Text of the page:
The legislation I am introducing today, guarantees the future of the Women’s Business Center Program and bridges it with other SBA-related women’s initiatives to ensure there exists a unified and cohesive mission driving the programs forward for women entrepreneurs across the country. In this, the bill not only makes permanent the Women’s Business Center Sustainability Pilot Program (through the creation of three-year “renewal” grants for centers with sustainability grants, and four-year “initial” grants for new centers across the country), but it also increases the program’s authorization levels. Furthermore, our legislation calls for the Office of Women’s Business Ownership to make all Women’s Business Center grants at $150,000 and to work in consultation with Women’s Business Centers whenever making improvements to the program.

Additionally, this legislation calls for a more streamlined approach for the Women’s Business Center Program’s data collection, grant application, and selection criteria, in an effort to ensure a smooth transition from sustainability to the newly established program. The Women’s Small Business Ownership Programs Act of 2006 also contains privacy protections for the Women’s Business Council, Women’s Business Centers, and their small business clients.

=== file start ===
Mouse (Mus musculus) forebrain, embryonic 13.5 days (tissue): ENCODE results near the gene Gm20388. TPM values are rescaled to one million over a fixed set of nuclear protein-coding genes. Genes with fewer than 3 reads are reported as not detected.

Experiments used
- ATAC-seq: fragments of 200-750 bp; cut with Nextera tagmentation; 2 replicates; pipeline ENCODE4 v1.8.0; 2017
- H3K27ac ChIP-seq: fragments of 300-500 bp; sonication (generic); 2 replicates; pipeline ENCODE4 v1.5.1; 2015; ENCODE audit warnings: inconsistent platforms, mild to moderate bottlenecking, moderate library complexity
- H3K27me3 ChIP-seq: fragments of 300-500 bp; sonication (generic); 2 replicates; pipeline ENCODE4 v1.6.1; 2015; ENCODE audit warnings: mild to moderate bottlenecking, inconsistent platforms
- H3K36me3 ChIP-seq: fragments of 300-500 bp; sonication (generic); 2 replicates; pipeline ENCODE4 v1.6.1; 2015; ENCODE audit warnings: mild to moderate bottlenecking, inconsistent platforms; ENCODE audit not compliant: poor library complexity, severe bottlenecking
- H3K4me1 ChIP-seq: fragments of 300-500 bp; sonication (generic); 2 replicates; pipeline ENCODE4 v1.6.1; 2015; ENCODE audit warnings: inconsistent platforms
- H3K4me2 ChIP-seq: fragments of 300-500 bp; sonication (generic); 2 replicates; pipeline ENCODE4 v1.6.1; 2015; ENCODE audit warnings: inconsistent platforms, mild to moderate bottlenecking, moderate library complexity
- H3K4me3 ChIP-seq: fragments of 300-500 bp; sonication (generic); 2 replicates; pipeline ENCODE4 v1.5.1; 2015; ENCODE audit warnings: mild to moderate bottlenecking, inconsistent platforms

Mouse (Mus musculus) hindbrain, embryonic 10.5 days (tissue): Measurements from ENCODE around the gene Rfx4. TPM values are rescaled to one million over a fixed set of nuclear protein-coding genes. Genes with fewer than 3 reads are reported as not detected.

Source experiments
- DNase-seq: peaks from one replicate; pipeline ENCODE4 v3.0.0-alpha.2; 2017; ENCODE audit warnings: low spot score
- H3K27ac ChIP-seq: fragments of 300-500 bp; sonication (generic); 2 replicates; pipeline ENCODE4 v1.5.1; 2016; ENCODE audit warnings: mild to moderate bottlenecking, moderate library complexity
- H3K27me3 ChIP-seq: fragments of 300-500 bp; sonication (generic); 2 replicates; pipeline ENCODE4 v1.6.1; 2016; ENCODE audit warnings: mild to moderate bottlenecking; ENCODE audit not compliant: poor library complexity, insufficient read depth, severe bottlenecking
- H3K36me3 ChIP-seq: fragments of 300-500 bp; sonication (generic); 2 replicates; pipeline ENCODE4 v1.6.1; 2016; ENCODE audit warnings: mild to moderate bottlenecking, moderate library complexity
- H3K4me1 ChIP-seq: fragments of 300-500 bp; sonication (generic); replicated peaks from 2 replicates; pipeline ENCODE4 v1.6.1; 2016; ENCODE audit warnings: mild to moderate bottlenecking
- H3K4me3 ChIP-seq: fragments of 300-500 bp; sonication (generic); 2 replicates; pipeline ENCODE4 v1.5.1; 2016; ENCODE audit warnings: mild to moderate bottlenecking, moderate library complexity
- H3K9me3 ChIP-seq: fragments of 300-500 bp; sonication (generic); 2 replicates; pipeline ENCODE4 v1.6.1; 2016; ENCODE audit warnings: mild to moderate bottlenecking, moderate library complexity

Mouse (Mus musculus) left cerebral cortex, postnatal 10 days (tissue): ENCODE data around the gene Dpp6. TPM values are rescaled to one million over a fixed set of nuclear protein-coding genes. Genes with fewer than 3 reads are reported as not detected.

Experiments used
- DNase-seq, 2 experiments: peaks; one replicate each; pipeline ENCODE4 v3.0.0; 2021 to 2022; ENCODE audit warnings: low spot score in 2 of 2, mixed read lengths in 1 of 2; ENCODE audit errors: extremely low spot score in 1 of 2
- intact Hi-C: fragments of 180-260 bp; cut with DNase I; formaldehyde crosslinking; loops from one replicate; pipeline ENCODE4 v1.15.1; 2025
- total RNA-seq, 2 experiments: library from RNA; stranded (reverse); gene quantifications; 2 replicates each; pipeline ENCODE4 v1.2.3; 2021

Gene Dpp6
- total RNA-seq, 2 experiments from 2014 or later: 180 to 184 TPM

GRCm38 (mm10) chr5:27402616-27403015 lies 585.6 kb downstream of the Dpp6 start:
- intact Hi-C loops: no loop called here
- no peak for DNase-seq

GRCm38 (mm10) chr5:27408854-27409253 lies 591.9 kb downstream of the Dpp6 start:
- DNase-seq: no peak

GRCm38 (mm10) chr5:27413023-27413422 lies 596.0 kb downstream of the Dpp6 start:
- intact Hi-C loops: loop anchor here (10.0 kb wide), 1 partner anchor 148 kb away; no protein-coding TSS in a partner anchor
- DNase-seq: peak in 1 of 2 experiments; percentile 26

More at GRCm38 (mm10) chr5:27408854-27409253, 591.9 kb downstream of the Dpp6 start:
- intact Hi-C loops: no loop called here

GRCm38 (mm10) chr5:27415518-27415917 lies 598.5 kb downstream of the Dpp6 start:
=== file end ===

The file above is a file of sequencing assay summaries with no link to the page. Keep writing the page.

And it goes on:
The bill’s provisions make several minor, yet significant, changes to both the Interagency Committee on Women’s Business Enterprise, as well as the National Women’s Business Council – enabling both entities to serve as a better resource for not only the Administration and Congress, but the larger small business community as well. In order to increase and strengthen women business owners’ representation in the Federal government, the bill reestablishes the Interagency Committee on Women’s Business Enterprise, and creates a Policy Advisory Group to aide the Committee’s chairperson in the development of policies and programs under this Act. It also creates three subcommittees similar to those created under the National Women’s Business Council. Additionally, in order to afford the National Women’s Business Council more flexibility in its use of funds, the bill gives it cosponsorship authority, and directs it to act as a clearinghouse for historical data.

I would like to remind my colleagues that similar legislation drew wide bipartisan support in the 108th Congress. Despite arriving at a bipartisan Women’s Business Center compromise on the Senate Small Business and Entrepreneurship Committee, the Republican majority failed to include this compromise in the last SBA reauthorization package. I would like to thank Chair Snowe for her work in addressing the needs of America’s female entrepreneurs, and for her steadfast support for this legislation. She is a true advocate for women-owned small businesses.

Mr. President, I urge my colleagues on both sides of the aisle to support the Women’s Small Business Ownership Programs Act of 2006, and ask that the full text of my statement be included in the record.